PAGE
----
Hamersky: Since I started working in Archives, I definitely have an increase of respect for the history of Newman and a lot of the ASC's. Coming in, I had a minimal idea of the ASC and what they did, so the respect I have for them has grown tremendously. It has also increased my work ethic and my professional outtake at Newman, and it has helped a little with my writing as well.

Anthony Hamersky

In one hand, Anthony Hamersky holds a Brazilian bowl with a Marian depiction on it. In the other hand, he holds what would have been used in the yearly candlelight ceremony in the 1940's at Newman.

Stanley: In my experience you don’t always realize that things have changed you until you are gone. I would say Archives feeds into many history projects I’ve done at Newman and has made me much better at exhibits. It also requires me to do a lot of thinking on my feet. It’s a day-to-day thing in Archives, because you have to make those decisions. You have to ask yourself, “Is this something we want to keep? Something we don’t? How am I going to preserve this?” It’s something that doesn’t really stop — it keeps coming throughout the day. And you have to make those decisions somewhat independently. You can ask people for help, and we certainly encourage it, but after a certain point you need to know what you are doing.

NU: Are there any individuals who specifically stand out to you?

Stanley: There are a lot of sisters who I think are rockstars because of what I have learned in Archives. You have people like Sr. Sylvia, who came in, had never been a president of a university, and had very little preparation for what it was. So she very smartly spends her first year going to a lot of conferences, going to a lot of meetings and listening to people about what a president needs to do. Then she spent the next nine years getting us an accreditation and building three or four buildings on campus. It’s people that might not have the know-how in the beginning, but know how to get the know-how, and then use it really effectively.

NU: Do you have any funny or memorable stories you would like to share?

Stanley: There was a reporter kidnapping. Back in the 80’s, Newman students decided that Newman was not getting enough fair coverage from the Wichita Eagle, so one of the students made an appointment with a reporter who agreed to meet with them. The reporter was thinking he was meeting with one or two people, so he was surprised when he came down to the lobby to see a crowd of rowdy college students. They promptly kidnapped him, put him in the back of the truck, and drove him to Newman. [Hamersky and Stanley laugh] They treated him well, though, and gave him food and whatnot.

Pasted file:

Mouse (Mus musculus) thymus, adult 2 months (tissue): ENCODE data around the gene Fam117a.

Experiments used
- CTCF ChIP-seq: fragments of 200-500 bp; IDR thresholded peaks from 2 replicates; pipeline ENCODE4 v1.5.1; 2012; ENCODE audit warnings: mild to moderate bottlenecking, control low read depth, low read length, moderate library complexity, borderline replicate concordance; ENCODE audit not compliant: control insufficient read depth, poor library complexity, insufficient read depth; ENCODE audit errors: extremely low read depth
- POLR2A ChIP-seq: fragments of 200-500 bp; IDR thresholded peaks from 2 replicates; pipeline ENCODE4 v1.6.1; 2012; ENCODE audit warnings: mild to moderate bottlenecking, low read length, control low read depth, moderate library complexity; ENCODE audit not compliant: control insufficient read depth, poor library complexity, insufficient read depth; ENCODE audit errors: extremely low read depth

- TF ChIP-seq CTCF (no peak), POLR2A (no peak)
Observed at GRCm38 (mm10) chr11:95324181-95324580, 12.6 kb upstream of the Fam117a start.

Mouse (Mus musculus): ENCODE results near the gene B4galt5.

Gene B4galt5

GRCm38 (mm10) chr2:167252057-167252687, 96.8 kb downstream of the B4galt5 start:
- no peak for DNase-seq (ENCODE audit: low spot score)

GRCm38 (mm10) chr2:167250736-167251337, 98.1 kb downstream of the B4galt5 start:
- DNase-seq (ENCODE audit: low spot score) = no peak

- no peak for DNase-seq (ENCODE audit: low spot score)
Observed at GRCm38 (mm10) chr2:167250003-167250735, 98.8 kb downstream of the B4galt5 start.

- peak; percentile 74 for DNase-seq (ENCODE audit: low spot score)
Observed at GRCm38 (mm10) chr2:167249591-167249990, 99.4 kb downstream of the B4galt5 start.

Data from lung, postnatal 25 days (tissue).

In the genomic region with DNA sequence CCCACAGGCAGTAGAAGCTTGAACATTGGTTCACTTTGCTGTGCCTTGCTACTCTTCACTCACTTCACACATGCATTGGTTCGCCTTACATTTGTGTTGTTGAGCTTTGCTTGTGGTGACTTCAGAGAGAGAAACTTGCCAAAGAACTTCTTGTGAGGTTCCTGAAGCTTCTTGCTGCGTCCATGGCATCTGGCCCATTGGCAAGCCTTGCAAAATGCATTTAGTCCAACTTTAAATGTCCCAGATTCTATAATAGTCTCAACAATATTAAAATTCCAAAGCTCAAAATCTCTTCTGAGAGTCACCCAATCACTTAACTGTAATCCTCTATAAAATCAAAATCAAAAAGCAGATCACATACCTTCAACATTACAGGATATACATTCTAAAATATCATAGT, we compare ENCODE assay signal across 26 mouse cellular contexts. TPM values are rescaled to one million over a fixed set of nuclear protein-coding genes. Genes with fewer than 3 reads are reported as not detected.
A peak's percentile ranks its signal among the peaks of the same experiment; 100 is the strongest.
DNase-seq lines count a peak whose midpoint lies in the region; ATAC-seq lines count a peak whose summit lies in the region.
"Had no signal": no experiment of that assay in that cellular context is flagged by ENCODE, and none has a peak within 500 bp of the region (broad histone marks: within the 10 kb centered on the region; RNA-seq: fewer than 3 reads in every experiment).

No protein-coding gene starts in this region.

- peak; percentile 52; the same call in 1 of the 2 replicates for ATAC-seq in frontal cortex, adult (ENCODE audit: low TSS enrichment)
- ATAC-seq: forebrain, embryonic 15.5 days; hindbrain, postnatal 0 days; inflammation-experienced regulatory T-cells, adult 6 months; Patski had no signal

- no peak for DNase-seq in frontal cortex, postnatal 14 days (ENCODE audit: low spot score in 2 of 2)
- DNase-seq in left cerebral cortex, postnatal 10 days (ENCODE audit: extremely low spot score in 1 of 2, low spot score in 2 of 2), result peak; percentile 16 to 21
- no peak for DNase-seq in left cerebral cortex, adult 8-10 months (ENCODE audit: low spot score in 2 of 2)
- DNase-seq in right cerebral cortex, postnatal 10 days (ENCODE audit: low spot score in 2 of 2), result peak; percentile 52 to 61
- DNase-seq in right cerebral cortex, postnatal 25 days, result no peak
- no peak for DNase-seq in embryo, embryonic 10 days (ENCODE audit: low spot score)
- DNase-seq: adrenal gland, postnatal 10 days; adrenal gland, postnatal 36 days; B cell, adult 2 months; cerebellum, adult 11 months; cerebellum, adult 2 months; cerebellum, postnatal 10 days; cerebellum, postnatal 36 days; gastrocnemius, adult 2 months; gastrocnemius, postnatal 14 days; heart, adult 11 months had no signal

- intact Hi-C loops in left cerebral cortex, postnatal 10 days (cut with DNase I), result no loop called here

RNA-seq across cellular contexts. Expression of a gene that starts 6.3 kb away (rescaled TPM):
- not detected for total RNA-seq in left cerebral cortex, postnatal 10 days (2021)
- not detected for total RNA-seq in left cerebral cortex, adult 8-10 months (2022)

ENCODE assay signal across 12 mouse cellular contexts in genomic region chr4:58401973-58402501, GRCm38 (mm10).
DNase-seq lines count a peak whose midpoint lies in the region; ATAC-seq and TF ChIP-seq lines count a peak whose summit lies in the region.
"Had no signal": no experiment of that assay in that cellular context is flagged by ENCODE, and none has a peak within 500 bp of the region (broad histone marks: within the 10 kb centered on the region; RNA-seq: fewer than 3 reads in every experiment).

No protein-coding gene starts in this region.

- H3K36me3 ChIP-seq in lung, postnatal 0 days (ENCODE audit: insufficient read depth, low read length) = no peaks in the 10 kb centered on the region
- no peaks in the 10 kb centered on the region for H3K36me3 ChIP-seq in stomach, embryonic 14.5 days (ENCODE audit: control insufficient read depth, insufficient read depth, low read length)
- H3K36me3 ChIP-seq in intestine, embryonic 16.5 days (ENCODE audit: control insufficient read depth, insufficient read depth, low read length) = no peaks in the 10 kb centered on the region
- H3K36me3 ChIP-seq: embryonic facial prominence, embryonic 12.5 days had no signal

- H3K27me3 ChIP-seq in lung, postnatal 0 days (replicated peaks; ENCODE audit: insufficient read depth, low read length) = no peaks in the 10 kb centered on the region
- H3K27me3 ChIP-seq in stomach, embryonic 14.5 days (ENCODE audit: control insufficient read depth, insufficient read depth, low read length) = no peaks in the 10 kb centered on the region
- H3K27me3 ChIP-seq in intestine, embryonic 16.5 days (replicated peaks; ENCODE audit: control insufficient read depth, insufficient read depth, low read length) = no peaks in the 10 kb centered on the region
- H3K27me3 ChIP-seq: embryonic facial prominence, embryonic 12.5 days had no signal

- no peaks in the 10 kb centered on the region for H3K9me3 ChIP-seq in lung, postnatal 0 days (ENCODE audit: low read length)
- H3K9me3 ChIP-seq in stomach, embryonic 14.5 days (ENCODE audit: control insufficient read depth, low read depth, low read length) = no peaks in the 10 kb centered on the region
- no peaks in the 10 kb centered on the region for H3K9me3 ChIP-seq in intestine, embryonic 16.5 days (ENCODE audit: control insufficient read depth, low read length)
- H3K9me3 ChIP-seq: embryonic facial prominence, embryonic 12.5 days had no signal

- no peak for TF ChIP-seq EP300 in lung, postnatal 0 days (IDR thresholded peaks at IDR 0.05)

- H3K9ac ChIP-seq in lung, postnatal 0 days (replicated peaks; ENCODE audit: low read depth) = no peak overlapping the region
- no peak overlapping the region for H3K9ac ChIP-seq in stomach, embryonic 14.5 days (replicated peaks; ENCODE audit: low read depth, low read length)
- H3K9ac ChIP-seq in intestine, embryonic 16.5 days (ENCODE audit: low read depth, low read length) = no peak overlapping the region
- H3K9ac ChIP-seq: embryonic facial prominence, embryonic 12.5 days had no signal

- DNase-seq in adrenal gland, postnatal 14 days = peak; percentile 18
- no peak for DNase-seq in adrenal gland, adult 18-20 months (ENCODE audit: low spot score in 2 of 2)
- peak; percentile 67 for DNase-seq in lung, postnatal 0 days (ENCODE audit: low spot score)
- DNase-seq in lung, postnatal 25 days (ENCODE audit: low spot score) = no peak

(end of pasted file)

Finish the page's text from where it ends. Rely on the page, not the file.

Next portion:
The students then gave their personal tour of campus while explaining that they did not feel he was treating Newman appropriately and that he needed to give NU more newspaper coverage. So the students eventually took him back to the Eagle, where he wrote an editorial about how these college kids kidnapped him and he had the most wonderful time. And then, around the time he was retiring, that same reporter wrote an editorial saying that his most favorite news article was the editorial he wrote when a bunch of college students kidnapped him in the back of a pickup truck and drove him to Newman.

NU: What would you say to students, faculty and staff who haven’t visited Archives?

Hamersky: They definitely should. It’s Newman’s history, and with that come many stories, some of which are very interesting. For example, Fr. McNeill went around and asked for donations from families when the university first opened. There is also a lot on the athletics side that people don’t know about but would probably find interesting.

Stanley: We have a lot of resources, so if they are wanting to do some sort of project, we can help them out. One of our goals in the next five years is to increase student research, and [to be a] great potential for history students, music students, etc. The National Archives Movement has the idea of teaching education students to use more primary resources in their classrooms for social studies and beyond. We would love to see coordination of things like that, especially because learning how to research in archives helps you to research everywhere else. Come for the resources, stay for the stories.

We aren’t the only archives out there, so people should also look at their other community archives — there are a lot of them in the city. In my experience, archivists are generally very friendly people. I’ve known a lot of other friendly ones who want to help you.

NU: Any particular exhibits that Archives is working on?

Stanley: I am currently working on an exhibit that’s slowly coming together. It is all built around the school songs, like the fight song, various alma mater songs, various hymns, and songs that we attribute as “Newman-esque” — school pride things. This will be on exhibit in early June and will be up in the Heritage Room.